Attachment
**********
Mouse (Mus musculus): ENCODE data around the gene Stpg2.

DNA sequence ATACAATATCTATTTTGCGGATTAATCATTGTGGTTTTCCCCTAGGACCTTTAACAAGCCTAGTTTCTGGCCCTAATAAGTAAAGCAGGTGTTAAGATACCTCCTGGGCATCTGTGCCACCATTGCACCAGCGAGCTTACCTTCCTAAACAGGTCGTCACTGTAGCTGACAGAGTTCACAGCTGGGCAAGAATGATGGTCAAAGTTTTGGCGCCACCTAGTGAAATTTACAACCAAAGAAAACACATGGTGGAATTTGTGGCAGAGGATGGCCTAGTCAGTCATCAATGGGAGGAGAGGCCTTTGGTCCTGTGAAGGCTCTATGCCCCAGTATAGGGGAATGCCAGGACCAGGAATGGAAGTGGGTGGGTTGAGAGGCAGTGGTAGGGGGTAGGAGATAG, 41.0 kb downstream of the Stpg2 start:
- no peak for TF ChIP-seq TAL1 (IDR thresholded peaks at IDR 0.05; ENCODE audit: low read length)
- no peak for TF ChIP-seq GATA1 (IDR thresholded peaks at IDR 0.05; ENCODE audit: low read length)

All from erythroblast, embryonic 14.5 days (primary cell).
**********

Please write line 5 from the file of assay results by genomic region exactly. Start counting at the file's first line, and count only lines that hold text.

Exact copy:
All from erythroblast, embryonic 14.5 days (primary cell).